Other notable owners of superyachts include Saudi Prince Alwaleed bin Talal, who owns the $200 million Kingdom 5KR, and Oracle founder Larry Ellison, who owns the $200 million Rising Sun.

There are also many lesser-known owners, such as hedge-fund manager Ken Griffin, who owns the $150 million Aviva, and investor Sir Philip Green, who owns the $100 million Lionheart.

No matter who owns them, superyachts are sure to turn heads.

With their impressive size, luxurious amenities, and hefty price tags, these vessels have become a symbol of wealth and prestige.

Whether its the Emir of Qatar or a lesser-known owner, the worlds superyacht owners are sure to make a statement.

Notable Superyacht Owners

who owns high cotton yacht

When it comes to the wealthiest and most luxurious owners of superyachts, the list reads like a whos who of the worlds billionaires.

At the top of the list is the Emir of Qatar, Sheikh Tamim bin Hamad Al Thani, who holds the distinction of owning the most expensive superyacht in the world.

Aside from the Emir, other notable owners include Russian billionaire Roman Abramovich, Microsoft co-founder Paul Allen, and Amazon founder Jeff Bezos.

All of these owners have made headlines with their extravagant vessels, which are typically priced between $30 million and $400 million.

The amenities that come with these vessels vary greatly from owner to owner, but they almost always include luxurious swimming pools, helicopter pads, on-board cinemas, and spas.

Some owners opt for more extravagant features, such as submarines, personal submarines, and even their own personal submarines! Other owners prefer to keep their vessels out of the public eye, but for those who prefer a more showy approach, they can certainly make a statement with a superyacht.

No matter who owns the vessel, it’s no surprise that these superyachts are a status symbol among the world’s wealthiest.

Whether you’re trying to impress your peers or just looking to enjoy a luxurious outing, owning a superyacht is the ultimate way to show off your wealth.

What Amenities are Included on Superyachts?

Owning a superyacht is a sign of wealth and prestige, and many of the worlds most prominent billionaires have their own vessels.

The most expensive superyacht in the world is owned by the Emir of Qatar, Sheikh Tamim bin Hamad Al Thani, while other notable owners include Russian billionaire Roman Abramovich, Microsoft co-founder Paul Allen, and Amazon founder Jeff Bezos.

The cost of a superyacht can range from $30 million to over $400 million, but the price tag doesnt quite capture the sheer extravagance and amenities of these vessels.

Superyachts come with all the comforts of home, and then some.

Many owners will equip their vessels with swimming pools, helicopter pads, on-board cinemas, spas, and other luxury amenities.

The interior of a superyacht can be custom-designed to the owners specifications.

Some owners opt for modern, sleek designs, while others prefer a more traditional look.

Many of the most luxurious yachts feature marble floors, walk-in closets, and custom-made furniture.

Some vessels even come with a full-service gym, complete with exercise equipment and trained professionals.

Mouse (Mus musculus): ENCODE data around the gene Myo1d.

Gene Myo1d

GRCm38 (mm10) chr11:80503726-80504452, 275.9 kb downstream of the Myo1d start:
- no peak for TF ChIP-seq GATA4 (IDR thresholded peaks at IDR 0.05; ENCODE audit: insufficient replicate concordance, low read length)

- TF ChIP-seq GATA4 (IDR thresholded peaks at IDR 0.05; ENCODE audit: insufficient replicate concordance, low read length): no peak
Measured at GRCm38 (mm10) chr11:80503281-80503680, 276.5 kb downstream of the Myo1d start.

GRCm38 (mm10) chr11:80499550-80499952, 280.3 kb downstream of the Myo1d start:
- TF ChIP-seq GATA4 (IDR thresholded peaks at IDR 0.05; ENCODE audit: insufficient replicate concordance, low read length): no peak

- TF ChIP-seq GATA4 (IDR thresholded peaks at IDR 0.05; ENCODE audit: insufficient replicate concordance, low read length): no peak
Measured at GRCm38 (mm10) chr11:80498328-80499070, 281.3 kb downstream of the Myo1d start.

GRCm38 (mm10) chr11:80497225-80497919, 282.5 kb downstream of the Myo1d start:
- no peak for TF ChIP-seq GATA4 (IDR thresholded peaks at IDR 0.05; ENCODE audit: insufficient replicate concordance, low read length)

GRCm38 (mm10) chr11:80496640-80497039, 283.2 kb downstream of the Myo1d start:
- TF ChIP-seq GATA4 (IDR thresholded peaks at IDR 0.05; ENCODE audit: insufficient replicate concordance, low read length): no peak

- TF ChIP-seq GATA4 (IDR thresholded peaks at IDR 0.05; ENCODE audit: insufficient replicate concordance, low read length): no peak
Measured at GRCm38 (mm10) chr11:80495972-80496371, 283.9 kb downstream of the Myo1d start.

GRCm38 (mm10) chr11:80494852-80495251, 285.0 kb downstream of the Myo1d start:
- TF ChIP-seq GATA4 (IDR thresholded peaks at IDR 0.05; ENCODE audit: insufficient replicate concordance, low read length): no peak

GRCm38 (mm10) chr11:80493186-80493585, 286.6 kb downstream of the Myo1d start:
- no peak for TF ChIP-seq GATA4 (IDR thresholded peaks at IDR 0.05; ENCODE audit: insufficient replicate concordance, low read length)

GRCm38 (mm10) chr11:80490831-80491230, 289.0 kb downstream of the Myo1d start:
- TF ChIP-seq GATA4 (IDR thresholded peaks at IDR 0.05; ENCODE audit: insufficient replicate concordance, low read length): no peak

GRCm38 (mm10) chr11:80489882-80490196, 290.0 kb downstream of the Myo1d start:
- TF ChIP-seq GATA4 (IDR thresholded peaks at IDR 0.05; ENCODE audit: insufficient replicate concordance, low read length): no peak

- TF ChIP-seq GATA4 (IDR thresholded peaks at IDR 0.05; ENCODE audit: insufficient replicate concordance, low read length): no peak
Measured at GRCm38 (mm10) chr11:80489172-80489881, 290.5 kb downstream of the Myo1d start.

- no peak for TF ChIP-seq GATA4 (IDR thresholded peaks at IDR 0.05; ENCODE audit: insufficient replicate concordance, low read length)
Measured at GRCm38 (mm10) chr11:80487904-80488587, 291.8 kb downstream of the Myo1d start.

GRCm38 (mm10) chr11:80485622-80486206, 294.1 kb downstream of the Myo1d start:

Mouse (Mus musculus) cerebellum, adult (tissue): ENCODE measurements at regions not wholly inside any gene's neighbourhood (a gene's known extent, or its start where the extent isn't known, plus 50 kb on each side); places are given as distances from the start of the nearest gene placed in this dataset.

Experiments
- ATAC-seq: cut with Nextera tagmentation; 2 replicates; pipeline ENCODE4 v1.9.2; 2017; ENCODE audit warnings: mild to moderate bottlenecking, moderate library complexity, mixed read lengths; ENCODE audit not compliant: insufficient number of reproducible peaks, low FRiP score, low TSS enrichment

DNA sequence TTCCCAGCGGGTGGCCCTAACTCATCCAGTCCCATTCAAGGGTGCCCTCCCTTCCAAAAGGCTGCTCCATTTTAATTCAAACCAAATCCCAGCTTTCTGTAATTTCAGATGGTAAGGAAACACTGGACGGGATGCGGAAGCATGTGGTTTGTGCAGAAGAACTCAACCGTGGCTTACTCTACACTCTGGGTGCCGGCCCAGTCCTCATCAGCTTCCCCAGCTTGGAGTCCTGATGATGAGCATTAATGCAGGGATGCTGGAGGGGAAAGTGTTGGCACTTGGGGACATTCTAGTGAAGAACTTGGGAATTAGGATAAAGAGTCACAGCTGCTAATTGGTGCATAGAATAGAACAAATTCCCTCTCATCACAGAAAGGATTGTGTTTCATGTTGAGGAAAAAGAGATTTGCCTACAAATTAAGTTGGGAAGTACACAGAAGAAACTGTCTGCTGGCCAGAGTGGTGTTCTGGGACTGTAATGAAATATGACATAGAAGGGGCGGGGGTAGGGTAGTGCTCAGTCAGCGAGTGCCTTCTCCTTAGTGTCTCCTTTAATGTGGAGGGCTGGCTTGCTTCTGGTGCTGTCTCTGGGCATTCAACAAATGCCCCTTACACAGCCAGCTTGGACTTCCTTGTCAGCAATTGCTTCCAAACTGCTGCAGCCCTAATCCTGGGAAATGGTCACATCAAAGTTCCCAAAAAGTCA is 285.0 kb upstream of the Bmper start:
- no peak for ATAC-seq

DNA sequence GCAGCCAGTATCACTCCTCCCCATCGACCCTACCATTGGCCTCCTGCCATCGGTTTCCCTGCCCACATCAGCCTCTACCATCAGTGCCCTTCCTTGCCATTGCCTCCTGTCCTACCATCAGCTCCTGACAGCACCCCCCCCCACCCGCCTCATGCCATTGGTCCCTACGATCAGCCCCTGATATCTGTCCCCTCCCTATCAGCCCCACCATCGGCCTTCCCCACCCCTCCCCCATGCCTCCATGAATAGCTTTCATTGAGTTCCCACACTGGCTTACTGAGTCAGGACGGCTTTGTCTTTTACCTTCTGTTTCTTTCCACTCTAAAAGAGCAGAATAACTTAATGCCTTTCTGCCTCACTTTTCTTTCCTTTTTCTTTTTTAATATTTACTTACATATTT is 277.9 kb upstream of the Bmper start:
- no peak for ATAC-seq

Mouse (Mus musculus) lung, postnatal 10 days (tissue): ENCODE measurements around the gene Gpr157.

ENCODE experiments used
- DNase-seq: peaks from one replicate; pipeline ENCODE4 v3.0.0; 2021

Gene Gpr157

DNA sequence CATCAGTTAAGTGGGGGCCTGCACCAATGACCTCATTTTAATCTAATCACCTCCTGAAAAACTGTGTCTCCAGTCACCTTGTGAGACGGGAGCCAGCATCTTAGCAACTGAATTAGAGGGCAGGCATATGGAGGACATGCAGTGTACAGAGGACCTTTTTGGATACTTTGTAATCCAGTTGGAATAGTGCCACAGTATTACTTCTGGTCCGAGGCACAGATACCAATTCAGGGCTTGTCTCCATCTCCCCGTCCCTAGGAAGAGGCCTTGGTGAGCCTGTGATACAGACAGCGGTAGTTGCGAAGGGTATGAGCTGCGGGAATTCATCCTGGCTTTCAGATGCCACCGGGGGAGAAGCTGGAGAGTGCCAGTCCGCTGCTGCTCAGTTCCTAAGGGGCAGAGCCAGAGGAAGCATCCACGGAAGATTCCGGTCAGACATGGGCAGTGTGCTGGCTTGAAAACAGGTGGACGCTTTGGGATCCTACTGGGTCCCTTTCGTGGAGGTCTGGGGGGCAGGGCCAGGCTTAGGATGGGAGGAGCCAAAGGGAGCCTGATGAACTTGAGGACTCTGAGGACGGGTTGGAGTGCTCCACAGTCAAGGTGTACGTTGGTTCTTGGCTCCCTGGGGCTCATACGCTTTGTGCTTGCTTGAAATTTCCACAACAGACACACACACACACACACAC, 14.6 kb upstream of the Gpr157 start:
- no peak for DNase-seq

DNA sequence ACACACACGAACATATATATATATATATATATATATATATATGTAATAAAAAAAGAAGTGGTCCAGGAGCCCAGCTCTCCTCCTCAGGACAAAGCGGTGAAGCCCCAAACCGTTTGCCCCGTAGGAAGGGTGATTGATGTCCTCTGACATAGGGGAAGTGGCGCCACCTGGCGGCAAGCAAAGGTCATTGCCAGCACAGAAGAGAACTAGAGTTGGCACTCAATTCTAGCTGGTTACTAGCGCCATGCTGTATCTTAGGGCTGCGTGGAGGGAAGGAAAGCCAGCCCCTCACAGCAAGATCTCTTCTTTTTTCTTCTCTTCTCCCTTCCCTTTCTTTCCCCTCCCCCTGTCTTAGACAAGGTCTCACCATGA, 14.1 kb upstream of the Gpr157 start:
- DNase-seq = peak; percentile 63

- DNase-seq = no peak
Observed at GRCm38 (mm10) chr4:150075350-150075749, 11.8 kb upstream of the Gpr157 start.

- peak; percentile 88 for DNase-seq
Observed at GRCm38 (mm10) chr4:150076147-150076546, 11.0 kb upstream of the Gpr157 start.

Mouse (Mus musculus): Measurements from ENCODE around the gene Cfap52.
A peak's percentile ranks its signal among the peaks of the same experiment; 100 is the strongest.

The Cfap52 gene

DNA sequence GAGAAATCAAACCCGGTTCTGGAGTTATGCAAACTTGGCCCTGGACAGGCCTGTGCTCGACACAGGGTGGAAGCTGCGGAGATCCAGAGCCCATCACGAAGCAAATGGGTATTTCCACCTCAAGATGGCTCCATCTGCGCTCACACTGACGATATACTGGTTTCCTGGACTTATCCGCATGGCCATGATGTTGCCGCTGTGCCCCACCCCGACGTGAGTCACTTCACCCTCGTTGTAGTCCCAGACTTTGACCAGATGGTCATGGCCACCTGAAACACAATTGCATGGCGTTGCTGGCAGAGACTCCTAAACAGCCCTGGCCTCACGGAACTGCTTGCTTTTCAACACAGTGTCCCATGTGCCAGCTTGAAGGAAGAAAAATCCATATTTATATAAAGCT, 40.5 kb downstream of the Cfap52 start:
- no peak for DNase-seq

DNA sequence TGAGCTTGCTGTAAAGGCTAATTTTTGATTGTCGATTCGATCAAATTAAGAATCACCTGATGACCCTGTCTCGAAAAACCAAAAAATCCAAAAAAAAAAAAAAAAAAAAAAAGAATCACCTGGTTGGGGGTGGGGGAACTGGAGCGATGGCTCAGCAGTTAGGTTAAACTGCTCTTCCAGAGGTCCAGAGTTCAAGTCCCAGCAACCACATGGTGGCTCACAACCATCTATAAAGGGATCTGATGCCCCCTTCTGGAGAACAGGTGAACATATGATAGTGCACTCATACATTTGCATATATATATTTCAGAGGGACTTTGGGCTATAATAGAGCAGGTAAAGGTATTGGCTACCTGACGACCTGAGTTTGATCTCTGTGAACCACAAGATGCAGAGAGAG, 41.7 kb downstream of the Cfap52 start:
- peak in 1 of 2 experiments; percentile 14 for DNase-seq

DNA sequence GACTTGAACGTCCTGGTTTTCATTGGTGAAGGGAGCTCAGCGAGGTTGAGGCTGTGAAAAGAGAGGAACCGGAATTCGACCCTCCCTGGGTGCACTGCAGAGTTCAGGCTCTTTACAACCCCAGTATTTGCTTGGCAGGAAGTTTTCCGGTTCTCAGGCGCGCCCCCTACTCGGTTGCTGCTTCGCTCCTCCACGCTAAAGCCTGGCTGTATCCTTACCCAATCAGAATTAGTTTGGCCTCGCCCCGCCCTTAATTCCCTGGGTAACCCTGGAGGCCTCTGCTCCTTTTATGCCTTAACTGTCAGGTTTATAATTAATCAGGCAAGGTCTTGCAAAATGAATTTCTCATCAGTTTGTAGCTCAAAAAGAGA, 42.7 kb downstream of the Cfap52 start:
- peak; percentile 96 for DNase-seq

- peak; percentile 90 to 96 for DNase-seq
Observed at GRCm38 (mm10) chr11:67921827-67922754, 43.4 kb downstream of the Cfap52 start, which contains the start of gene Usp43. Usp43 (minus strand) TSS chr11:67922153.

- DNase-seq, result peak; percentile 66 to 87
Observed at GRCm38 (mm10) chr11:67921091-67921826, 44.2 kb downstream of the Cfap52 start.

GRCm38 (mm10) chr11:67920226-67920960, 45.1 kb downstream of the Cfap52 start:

Other amenities may include a library, casino, media room, and private bar.

When it comes to outdoor amenities, superyachts have some of the most impressive features in the world.

Many yachts come with outdoor entertainment areas, complete with full kitchens, dining rooms, and lounge areas.

Some owners even opt for hot tubs or jacuzzis for relaxing afternoons in the sun.

And, of course, there are the jet skis, water slides, and other exciting water activities that come with many of these vessels.

No matter what amenities a superyacht has, it is sure to be an experience like no other.

From the sleek interiors to the luxurious outdoor features, these vessels provide a unique, luxurious experience that is unrivaled on land.

Whether you’re looking for a relaxing escape or an exciting adventure, a superyacht is sure to provide.

How Much Do Superyachts Cost?

who owns high cotton yacht

When it comes to superyachts, the sky is the limit when it comes to cost.

These luxury vessels come with hefty price tags that can range from anywhere between $30 million to over $400 million.

So, if youre in the market for a superyacht, youre looking at an investment that could easily break the bank.

The cost of a superyacht is driven by a variety of factors, including size, amenities, and customization.

Generally, the larger the yacht, the more expensive it will be.

Superyachts typically range in size from 100 feet to over 200 feet, and they can be as wide as 40 feet.

The bigger the yacht, the more luxurious features and amenities it will have.

Amenities also play a significant role in the cost of a superyacht.

While some owners prefer to keep their yachts out of the public eye, others have made headlines with their extensive amenities.

From swimming pools and helicopter pads to on-board cinemas and spas, the sky is the limit when it comes to customizing a superyacht.

The more amenities a superyacht has, the more expensive it will be.

Finally, customization is another major factor that will drive up the cost of a superyacht.

Many luxury vessels have custom-designed interiors that are tailored to the owners tastes.

From custom furniture and artwork to lighting and audio systems, the cost of a superyacht can quickly escalate depending on the level of customization.